Anyone who has read an academic philosophy paper will be familiar with this sort of argument. The goal, often, is to provoke a little — to probe what we think and why we think it, and to highlight logical inconsistencies that might help us better understand our values and thought processes. This sort of article is abstract and laden with hypotheticals — the idea is to pull up one level from the real world and force people to grapple with principles and claims on their own merits, rather than — in the case of Dolezal — baser instincts like disgust and outrage. This is what many philosophers do…

Read the entire article here.

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In Defense of Transracialism

Posted in Articles, Media Archive, Passing, Philosophy, United States on 2017-05-04 01:28Z by Steven

In Defense of Transracialism

Hypatia: A Journal Of Feminist Philosophy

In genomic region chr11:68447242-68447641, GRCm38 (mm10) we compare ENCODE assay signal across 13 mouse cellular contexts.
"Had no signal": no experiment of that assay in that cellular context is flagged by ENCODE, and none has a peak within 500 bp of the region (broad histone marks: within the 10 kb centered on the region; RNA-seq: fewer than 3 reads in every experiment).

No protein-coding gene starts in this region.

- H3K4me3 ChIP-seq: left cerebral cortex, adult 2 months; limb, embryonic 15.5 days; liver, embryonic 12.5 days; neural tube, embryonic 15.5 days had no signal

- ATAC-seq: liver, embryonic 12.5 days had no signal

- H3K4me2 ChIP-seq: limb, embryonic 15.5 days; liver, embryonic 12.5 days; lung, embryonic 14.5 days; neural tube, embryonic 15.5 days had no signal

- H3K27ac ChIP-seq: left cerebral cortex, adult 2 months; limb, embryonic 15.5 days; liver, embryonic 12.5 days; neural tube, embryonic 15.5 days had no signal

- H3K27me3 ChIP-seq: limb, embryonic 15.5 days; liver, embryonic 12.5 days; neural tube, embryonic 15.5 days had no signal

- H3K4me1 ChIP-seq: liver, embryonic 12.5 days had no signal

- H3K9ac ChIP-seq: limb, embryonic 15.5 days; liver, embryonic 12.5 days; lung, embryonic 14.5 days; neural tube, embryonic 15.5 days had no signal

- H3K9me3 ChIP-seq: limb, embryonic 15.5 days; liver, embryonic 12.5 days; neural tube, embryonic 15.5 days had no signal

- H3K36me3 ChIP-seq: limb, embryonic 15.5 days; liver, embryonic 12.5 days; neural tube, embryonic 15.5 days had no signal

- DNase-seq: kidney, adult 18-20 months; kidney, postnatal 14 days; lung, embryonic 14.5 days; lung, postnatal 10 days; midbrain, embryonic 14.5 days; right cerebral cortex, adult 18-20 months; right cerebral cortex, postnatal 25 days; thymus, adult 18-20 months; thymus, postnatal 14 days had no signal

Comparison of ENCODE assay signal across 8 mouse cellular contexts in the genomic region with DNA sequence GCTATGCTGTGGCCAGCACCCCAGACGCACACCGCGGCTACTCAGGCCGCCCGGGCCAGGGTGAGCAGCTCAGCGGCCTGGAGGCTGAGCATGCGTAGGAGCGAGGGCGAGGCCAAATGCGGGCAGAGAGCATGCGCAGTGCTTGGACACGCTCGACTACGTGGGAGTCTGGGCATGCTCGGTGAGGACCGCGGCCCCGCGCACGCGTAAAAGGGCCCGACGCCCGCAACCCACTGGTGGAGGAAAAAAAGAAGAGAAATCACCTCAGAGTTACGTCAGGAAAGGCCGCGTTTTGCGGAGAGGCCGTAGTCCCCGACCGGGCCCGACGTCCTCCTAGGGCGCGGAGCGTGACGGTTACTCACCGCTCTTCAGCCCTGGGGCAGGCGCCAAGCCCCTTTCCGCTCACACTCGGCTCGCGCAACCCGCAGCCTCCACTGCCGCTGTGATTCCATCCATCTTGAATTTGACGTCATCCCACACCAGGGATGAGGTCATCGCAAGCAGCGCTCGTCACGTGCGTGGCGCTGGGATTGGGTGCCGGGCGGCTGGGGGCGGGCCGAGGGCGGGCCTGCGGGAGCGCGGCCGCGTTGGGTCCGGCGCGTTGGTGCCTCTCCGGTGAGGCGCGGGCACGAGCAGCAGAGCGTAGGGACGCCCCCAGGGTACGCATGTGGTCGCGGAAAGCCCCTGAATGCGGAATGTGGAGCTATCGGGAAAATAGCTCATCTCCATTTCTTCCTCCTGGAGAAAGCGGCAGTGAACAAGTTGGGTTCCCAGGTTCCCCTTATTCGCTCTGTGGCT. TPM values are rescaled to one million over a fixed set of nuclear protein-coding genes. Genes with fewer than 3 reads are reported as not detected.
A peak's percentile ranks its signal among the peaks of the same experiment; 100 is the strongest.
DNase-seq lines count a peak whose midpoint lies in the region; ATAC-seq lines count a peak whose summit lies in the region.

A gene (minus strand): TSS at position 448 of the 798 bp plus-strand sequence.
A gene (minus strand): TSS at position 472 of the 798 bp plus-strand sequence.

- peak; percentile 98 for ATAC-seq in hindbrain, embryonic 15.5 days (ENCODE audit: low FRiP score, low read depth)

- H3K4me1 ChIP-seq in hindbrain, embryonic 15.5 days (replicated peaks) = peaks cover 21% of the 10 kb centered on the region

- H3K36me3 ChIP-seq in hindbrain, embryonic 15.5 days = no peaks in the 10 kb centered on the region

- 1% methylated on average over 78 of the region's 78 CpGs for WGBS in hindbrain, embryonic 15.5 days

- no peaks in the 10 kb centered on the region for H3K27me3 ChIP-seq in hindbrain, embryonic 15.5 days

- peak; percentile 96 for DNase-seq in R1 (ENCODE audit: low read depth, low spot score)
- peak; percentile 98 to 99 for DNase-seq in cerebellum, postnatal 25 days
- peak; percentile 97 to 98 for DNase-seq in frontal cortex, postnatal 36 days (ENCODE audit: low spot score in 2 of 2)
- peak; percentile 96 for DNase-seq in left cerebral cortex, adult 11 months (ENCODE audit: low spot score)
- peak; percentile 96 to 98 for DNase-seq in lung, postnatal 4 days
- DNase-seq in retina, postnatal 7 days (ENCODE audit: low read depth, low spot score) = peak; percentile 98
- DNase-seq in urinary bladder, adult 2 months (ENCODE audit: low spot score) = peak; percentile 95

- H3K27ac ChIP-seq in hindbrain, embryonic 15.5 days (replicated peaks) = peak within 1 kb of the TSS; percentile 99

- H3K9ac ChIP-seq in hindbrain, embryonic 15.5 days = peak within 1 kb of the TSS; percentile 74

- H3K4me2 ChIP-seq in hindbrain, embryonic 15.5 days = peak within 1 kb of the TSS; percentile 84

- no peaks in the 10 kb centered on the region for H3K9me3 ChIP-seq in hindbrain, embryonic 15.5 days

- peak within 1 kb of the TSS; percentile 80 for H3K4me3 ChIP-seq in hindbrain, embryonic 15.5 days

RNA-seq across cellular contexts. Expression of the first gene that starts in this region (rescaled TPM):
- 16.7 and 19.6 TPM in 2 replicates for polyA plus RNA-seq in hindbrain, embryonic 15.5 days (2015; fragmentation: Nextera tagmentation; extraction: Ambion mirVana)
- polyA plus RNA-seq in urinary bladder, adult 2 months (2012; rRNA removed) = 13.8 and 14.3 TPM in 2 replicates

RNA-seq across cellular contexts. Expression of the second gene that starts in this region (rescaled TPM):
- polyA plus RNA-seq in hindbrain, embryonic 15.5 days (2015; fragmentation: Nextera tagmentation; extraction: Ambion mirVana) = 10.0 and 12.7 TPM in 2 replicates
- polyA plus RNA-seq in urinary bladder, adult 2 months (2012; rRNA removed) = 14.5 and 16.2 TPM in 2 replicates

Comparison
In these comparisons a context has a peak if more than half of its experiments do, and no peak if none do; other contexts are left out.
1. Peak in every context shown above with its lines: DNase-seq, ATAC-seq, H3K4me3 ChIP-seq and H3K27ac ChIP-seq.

Volume 32, Issue 2 (Spring 2017)
Pages 263–278
DOI: 10.1111/hypa.12327

Rebecca Tuvel, Assistant Professor of Philosophy
Rhodes College, Memphis, Tennessee

Former NAACP chapter head Rachel Dolezal’s attempted transition from the white to the black race occasioned heated controversy. Her story gained notoriety at the same time that Caitlyn (formerly Bruce) Jenner graced the cover of Vanity Fair, signaling a growing acceptance of transgender identity. Yet criticisms of Dolezal for misrepresenting her birth race indicate a widespread social perception that it is neither possible nor acceptable to change one’s race in the way it might be to change one’s sex. Considerations that support transgenderism seem to apply equally to transracialism. Although Dolezal herself may or may not represent a genuine case of a transracial person, her story and the public reaction to it serve helpful illustrative purposes.

Read or purchase the article here.